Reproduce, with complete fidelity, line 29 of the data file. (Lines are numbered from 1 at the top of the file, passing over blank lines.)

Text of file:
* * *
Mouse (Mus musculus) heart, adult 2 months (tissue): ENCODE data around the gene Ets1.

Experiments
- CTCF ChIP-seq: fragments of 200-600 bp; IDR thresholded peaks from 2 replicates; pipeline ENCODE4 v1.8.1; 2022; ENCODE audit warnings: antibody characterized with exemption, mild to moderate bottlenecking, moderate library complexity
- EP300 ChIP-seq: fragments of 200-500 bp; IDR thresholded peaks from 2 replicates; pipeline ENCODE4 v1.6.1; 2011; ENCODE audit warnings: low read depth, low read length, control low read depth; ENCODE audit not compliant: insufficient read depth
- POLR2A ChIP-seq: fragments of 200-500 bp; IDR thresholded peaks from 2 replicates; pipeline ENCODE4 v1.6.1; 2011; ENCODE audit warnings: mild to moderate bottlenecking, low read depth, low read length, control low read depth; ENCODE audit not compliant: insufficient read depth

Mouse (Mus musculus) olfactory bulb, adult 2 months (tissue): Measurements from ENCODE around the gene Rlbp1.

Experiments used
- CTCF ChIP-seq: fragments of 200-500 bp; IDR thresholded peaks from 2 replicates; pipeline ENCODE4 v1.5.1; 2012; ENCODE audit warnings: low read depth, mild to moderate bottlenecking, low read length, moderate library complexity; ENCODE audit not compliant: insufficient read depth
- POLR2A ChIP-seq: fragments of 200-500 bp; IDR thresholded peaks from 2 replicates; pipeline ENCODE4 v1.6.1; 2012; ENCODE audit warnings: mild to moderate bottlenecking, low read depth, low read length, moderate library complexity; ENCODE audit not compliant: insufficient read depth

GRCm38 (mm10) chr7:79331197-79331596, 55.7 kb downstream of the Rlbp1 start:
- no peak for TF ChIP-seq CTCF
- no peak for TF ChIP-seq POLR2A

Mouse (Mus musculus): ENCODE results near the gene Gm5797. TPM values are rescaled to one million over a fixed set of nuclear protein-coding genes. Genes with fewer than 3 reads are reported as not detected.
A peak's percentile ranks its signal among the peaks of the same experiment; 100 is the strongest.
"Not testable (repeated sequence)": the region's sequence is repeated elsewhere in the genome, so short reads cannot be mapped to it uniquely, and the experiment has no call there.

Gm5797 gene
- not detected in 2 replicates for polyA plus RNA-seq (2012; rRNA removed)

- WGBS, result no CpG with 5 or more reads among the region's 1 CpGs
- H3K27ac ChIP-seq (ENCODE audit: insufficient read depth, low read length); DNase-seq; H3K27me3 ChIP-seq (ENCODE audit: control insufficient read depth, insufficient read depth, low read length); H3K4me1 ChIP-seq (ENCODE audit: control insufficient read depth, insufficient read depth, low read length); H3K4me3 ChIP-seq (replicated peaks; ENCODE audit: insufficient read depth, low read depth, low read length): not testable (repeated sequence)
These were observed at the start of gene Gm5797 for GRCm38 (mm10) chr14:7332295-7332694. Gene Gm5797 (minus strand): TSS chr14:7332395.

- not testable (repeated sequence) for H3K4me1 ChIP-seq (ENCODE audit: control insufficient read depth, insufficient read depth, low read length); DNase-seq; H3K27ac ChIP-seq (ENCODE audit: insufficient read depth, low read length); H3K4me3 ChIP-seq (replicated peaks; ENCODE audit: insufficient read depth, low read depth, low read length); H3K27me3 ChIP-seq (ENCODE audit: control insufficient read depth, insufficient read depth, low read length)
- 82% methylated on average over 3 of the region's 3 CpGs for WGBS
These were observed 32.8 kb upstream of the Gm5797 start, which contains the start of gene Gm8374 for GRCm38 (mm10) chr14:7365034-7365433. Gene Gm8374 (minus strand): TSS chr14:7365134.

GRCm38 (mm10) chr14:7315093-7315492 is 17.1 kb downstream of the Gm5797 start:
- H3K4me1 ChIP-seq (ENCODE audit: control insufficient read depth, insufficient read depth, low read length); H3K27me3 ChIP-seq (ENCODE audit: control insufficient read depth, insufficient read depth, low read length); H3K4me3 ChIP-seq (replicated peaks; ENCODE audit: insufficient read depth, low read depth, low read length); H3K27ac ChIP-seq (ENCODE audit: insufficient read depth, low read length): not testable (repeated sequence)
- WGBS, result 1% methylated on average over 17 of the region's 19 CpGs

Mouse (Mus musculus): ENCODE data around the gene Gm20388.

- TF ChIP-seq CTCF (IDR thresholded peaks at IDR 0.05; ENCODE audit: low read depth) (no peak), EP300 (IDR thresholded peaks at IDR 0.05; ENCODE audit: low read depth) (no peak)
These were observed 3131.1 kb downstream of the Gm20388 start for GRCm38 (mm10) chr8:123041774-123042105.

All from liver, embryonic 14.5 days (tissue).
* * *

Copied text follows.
These were observed 3131.1 kb downstream of the Gm20388 start for GRCm38 (mm10) chr8:123041774-123042105.